Free; no booking required

Marie Brett, Joanne Laws and Miguel Amado discuss the artist’s approach to research and collection of material, both physical and intangible; her collaborative process; her intellectual references; the themes of the works on view; and the curatorial approach used to organise this exhibition. This session facilitates a critical review of Brett’s practice, repositioning and furthering her idiosyncratic voice and style within the Irish art scene. 

Joanne Laws is a critic, contributing to magazines such as Art Monthly and Frieze as well as exhibition catalogues, and the editor of the Visual Artists’ News Sheet from Visual Artists Ireland.

Miguel Amado is the director of SIRIUS and the exhibition’s curator.

 

Paranormal investigation with Cobh Supernatural Investigators

SIRIUS

16 April, 9pm-1am

Free with limited capacity; an expression of interest sent to team@siriusartscentre.ie is required

Cobh Supernatural Investigators explore and often encounter paranormal activity on Great Island, County Cork. They prove – or disprove – the existence of unexplained phenomena by locating and recording signs of paranormal activity. They employ a range of techniques and devices – including thermal imaging equipment, electromagnetic meters, temperature meters, ion detectors, and Geiger counters – to look for unusual temperatures, magnetic fields, and radiation, all of which are believed to be signs of paranormal activity.

Cobh Supernatural Investigators conduct a night-time enquiry into our building, which seems to have a history of mysterious, unexplained occurrences. Guests accompany them as they gather information, eventually learning about the former occupants and past experiences within the building.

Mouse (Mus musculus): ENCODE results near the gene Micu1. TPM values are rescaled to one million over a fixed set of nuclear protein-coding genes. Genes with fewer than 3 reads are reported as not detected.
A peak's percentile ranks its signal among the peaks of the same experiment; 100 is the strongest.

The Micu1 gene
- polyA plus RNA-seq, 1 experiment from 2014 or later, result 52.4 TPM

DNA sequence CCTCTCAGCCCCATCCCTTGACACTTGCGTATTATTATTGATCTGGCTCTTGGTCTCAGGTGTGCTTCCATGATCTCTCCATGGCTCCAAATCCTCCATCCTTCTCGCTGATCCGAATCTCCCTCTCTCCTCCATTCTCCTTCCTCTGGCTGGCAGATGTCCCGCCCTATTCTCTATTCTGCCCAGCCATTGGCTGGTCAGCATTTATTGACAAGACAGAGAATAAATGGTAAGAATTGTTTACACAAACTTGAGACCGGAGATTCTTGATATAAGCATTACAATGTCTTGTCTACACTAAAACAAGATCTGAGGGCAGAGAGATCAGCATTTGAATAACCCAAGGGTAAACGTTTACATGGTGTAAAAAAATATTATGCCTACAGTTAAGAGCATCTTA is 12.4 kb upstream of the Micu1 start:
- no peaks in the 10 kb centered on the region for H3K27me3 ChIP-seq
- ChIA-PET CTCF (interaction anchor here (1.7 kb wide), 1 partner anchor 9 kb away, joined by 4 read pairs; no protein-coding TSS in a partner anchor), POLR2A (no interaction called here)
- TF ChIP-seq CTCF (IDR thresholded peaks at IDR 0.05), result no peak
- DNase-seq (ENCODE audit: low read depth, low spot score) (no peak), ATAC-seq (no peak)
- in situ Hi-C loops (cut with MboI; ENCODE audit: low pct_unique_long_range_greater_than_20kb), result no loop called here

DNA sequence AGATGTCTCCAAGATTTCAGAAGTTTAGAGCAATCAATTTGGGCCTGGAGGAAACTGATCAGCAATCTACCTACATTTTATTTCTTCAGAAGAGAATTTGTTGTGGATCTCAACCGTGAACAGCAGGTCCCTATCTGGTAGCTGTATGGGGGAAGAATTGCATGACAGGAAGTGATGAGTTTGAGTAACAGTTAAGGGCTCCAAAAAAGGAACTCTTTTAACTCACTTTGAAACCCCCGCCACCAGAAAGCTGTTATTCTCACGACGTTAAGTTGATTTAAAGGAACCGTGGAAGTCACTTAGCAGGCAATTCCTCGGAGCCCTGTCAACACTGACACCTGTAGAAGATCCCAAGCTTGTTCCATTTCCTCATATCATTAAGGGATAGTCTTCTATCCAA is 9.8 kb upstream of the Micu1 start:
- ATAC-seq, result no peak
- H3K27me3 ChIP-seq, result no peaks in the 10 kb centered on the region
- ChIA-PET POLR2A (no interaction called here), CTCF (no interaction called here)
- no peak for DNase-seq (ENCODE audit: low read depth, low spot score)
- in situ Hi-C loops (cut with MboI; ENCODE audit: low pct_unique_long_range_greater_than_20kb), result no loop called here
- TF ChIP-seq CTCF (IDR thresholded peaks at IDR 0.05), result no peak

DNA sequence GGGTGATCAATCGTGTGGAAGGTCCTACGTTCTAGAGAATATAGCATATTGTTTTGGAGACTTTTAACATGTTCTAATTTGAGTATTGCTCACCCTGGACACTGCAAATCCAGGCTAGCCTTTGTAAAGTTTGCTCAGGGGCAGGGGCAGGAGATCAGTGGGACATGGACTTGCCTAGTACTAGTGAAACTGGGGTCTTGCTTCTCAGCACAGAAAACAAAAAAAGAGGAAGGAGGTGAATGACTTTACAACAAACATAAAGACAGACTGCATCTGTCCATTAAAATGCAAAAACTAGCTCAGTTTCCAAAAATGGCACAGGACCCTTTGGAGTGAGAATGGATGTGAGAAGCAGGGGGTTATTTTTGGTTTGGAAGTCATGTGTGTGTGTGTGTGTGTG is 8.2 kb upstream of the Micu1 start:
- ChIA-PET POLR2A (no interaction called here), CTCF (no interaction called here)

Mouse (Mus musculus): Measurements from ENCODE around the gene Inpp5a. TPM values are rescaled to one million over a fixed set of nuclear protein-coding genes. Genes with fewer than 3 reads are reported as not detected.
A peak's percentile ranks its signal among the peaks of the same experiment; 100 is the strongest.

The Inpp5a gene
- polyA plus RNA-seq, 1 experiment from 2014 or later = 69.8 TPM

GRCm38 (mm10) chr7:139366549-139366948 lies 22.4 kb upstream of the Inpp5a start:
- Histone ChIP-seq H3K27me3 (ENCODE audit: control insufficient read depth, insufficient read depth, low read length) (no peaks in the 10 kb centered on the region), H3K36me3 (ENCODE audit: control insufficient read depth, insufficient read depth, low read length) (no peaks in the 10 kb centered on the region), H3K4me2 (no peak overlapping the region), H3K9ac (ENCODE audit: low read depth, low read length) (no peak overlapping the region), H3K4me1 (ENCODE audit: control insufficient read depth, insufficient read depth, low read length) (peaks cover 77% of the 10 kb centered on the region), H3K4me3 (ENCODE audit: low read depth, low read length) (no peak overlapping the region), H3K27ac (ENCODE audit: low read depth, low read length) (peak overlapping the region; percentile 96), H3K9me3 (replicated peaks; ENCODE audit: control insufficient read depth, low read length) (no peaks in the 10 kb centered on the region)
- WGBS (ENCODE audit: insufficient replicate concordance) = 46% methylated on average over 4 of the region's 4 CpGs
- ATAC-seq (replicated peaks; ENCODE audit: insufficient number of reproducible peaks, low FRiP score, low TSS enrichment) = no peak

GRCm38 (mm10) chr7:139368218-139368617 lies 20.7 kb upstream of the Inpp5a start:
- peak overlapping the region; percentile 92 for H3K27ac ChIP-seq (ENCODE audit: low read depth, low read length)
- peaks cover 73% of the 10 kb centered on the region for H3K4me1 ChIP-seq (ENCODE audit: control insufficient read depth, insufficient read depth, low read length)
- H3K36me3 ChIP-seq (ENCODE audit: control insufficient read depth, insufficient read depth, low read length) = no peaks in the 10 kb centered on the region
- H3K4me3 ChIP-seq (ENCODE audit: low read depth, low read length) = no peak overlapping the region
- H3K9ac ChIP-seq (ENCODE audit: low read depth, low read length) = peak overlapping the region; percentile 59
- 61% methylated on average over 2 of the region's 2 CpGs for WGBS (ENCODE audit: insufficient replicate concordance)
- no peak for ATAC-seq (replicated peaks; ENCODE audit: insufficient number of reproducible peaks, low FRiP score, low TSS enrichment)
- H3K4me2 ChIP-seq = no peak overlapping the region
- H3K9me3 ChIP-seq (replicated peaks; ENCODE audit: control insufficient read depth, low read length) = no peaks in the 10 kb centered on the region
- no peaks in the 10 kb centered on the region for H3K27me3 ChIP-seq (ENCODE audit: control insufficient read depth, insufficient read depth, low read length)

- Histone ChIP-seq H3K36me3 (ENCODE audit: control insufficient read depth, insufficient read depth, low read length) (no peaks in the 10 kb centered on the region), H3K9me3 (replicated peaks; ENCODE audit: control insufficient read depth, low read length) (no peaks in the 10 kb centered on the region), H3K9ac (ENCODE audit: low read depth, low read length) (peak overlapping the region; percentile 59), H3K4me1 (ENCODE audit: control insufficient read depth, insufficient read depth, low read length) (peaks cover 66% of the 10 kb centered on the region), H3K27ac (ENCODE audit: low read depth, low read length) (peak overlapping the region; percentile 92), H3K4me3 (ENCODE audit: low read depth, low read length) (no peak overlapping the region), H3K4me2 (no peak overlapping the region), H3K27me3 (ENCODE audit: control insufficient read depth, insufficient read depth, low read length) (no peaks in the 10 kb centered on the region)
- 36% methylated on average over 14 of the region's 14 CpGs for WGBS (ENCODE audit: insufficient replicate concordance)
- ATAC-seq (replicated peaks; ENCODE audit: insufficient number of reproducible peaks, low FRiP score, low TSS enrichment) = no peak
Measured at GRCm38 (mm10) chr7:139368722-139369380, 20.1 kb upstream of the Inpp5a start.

Marie Brett in conversation with Dr Jenny Butler and Miguel Amado

SIRIUS

23 April, 2-4pm

Free; no booking required 

Marie Brett, Dr Jenny Butler and Miguel Amado discuss the themes of the exhibition, and more broadly the artist’s practice, through the lens of cultural lore. Brett’s work has been gesturing towards the supernatural, exploring the legacy of paganism and present-day otherworldly phenomena, while Butler’s research focuses on Western esotericism, folklore and emergent religious traditions.

Dr Jenny Butler is a Lecturer at University College Cork, and Director of Graduate Studies at the Study of Religions Department in the College of Arts, Celtic Studies and Social Sciences.

Miguel Amado is the director of SIRIUS and the exhibition’s curator.

 

William Maloney in conversation with Aideen Quirke